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Review: The Good Sister by Sally Hepworth

Review: The Good Sister by Sally Hepworth

The Good Sister by Sally Hepworth is a tense and compelling thriller.

I’ll be frank— there are a lot of poorly-written thrillers out in the marketplace. Many that fall under the psychological arena tend to follow the same plot points. And they seem to approach the story with the mindset that the more unrealistic and just flat out bizarre tales—the better. I feel when thrillers are so out there in content, it really takes away from the story.

But Sally Hepworth does something different with her thrillers—she tends to write them in a more contemporary fiction style. While there’s typically a mystery and plenty of creepy scenes, she usually uncovers much more—complicated family dynamics, motherhood, etc. I believe this is why Sally’s stories are so popular—her novels have much more going on than just a bunch of twists (which there are plenty of those too).

I actually liked The Good Sister much more than The Mother-in-Law. In fact, sometimes it didn’t even feel like I was reading a thriller in many ways.

What’s the Story About

The novel follows two fraternal twins in their late 20s—Fern and Rose. Fern is on at the autistic spectrum and has sensory issues and Rose is her protector in many ways. We know that Fern did something very bad when they were children and Fern believes that without Rose, she could do something like that again.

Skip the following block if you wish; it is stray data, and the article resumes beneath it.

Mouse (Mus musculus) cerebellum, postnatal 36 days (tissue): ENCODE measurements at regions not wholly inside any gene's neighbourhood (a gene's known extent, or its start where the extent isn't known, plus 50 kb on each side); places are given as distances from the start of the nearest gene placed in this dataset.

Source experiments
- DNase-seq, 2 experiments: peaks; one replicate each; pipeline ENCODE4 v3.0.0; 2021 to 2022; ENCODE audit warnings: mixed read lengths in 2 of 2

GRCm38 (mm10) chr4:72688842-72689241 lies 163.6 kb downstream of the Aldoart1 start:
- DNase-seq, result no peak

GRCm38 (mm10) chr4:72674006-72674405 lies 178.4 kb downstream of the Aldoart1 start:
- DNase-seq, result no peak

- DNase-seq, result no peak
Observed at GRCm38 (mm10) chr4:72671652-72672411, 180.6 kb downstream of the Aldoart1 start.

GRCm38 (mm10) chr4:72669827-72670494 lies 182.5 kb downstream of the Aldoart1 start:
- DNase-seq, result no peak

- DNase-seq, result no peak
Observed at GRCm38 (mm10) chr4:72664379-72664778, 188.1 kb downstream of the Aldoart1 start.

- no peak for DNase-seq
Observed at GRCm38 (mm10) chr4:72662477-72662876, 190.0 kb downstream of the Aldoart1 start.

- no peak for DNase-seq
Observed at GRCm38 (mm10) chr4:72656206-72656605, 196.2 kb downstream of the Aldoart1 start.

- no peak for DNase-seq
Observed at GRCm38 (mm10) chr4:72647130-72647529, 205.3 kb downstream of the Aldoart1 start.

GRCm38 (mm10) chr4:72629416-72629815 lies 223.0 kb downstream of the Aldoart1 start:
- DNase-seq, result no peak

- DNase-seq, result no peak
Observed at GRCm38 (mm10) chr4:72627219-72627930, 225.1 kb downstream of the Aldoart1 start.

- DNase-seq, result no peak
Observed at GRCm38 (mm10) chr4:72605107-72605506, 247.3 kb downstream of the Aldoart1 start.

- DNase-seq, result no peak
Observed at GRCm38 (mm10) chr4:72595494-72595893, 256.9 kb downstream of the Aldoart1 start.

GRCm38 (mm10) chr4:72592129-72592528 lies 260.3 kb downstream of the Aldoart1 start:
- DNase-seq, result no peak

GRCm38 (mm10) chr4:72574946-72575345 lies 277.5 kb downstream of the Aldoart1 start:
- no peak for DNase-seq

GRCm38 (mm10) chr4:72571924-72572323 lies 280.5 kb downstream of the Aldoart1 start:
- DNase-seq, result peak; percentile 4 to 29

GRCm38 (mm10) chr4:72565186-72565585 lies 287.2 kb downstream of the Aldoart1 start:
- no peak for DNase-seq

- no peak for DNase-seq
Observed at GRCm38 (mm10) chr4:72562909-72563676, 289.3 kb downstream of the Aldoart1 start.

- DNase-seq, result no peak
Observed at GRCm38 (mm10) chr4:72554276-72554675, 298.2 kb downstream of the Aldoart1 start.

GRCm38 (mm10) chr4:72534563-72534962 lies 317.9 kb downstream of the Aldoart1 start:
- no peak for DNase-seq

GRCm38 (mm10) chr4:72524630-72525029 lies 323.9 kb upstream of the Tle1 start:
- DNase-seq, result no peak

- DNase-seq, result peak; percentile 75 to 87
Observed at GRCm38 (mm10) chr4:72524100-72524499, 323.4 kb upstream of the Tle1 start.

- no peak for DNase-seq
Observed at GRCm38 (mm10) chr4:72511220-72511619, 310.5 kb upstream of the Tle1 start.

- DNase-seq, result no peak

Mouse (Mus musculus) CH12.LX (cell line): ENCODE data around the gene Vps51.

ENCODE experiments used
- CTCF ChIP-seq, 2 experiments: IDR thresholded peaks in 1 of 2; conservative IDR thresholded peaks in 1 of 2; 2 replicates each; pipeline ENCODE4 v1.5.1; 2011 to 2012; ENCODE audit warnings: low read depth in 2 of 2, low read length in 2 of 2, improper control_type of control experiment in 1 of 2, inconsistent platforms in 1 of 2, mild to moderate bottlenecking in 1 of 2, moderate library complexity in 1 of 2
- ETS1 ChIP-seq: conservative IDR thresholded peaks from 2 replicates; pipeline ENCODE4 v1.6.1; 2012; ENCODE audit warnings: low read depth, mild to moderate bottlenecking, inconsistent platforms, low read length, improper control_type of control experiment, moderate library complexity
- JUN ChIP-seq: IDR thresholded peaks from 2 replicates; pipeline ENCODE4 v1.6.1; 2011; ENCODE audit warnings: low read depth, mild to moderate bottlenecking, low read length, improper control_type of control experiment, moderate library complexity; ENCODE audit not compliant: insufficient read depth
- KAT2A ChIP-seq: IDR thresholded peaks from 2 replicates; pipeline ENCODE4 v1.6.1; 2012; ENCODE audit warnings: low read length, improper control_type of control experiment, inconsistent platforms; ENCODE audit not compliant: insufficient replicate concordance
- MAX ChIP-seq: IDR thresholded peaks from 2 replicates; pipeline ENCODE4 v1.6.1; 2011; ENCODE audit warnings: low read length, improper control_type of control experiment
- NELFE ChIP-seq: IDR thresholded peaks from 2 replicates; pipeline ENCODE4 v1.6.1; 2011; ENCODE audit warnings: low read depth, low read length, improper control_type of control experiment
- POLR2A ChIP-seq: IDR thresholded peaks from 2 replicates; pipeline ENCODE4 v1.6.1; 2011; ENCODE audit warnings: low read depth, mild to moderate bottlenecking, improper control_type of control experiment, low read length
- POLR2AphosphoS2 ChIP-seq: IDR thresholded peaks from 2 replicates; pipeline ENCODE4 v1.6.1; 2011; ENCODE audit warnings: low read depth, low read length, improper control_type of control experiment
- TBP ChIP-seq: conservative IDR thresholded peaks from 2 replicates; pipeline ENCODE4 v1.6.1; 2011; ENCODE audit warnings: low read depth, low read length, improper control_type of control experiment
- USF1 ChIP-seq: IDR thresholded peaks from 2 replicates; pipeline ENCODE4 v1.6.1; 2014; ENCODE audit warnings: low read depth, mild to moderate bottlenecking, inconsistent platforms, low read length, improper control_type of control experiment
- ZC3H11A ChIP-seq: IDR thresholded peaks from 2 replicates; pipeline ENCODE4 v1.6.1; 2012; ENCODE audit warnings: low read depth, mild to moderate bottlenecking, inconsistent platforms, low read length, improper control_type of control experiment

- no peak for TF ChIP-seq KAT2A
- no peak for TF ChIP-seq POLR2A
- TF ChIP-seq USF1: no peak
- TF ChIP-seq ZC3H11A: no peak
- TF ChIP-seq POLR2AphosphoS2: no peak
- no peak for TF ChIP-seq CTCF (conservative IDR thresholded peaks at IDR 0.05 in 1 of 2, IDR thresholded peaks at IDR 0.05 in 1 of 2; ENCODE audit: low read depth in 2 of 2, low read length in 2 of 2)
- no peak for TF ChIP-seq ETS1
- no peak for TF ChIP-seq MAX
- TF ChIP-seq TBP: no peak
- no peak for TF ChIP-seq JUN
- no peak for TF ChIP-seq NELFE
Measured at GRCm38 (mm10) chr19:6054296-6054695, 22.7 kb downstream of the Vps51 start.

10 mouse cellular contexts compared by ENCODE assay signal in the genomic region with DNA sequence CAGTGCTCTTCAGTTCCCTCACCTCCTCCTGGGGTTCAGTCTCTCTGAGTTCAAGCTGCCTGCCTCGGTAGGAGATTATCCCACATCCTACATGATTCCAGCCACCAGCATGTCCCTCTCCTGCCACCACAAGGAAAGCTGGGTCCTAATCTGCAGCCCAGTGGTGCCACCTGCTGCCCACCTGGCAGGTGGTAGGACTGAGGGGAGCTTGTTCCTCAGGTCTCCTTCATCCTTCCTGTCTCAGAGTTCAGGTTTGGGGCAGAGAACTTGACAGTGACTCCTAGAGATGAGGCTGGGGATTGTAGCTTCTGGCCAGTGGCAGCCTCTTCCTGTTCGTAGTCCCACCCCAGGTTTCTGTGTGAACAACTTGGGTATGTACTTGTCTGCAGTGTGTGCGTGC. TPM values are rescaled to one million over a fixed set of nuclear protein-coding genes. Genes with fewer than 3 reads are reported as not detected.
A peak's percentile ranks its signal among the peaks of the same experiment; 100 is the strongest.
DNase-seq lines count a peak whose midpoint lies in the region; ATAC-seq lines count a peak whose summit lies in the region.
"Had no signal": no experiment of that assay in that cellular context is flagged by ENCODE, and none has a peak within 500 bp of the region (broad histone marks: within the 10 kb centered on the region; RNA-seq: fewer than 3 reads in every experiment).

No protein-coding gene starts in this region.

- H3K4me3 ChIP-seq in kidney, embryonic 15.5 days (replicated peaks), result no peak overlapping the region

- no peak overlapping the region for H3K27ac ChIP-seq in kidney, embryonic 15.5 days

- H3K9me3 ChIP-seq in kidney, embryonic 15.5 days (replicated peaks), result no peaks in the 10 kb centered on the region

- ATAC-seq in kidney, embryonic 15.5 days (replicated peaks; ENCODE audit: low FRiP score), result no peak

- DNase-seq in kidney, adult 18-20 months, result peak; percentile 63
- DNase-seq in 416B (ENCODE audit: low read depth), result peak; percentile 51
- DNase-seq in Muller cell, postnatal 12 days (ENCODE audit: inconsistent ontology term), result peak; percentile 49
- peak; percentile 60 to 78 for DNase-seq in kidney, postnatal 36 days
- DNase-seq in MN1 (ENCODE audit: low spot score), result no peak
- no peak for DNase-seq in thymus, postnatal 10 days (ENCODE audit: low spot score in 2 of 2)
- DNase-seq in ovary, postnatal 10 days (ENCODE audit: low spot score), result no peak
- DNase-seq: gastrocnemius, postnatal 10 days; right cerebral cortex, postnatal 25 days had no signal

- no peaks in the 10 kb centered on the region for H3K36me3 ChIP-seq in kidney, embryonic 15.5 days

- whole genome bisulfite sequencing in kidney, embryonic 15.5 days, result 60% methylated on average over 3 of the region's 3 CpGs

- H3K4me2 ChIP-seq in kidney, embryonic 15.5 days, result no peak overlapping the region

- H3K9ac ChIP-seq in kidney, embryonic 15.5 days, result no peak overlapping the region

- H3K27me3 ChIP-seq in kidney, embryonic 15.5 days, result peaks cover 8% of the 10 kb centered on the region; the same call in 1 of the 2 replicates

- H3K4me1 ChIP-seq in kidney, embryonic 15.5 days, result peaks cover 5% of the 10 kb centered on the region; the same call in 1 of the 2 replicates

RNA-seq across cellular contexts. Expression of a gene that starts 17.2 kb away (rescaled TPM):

When Rose discovers that she may be unable to have children, Fern decides to get pregnant so she can have her baby for Rose. In Fern’s journey, family secrets and betrayals will be revealed.

Kind of a random synopsis, right? But just go with this story—it’s actually provides much more depth than expected.

Two Narrations

We read the story from Fern’s first-person perspective and through Rose’s diary entires. Both versions slowly unfold what happened in their past. You also aren’t sure which one is unreliable (or if they both are).

I thought it was interesting reading Fern’s experiences with sensory issues. You definitely feel for her in many scenes. She has a good job at the library and she prefers her life of order. But when she meets an American man named Rocco (which she nicknames Wally), everything changes for her. Their relationship is actually quite sweet and I had to keep reminding myself that this was a thriller and not a contemporary story.

Rose’s diary entries provide more light on their past, including the relationship with their estranged mother. Some of those scenes are hard to read.

Thriller Components

But of course, this is a thriller so there has to be twists! And there are plenty. I will say I completely predicted what the reveal was pretty much from the get-go. I don’t think that took away from the story but I definitely wasn’t shocked when it all came to a head. I think the author is more focused on telling a good tale rather than trying to keep the audience guessing too long.

I do believe the combination of a thriller mixed in with a contemporary story makes this much more stronger than others in the genre.


The Good Sister is a solid story all around and surprisingly, there are some touching scenes. I liked the ending quite a bit too. If you’re looking for a thriller with more depth, this is a good choice. For book clubs, check out my discussion questions here.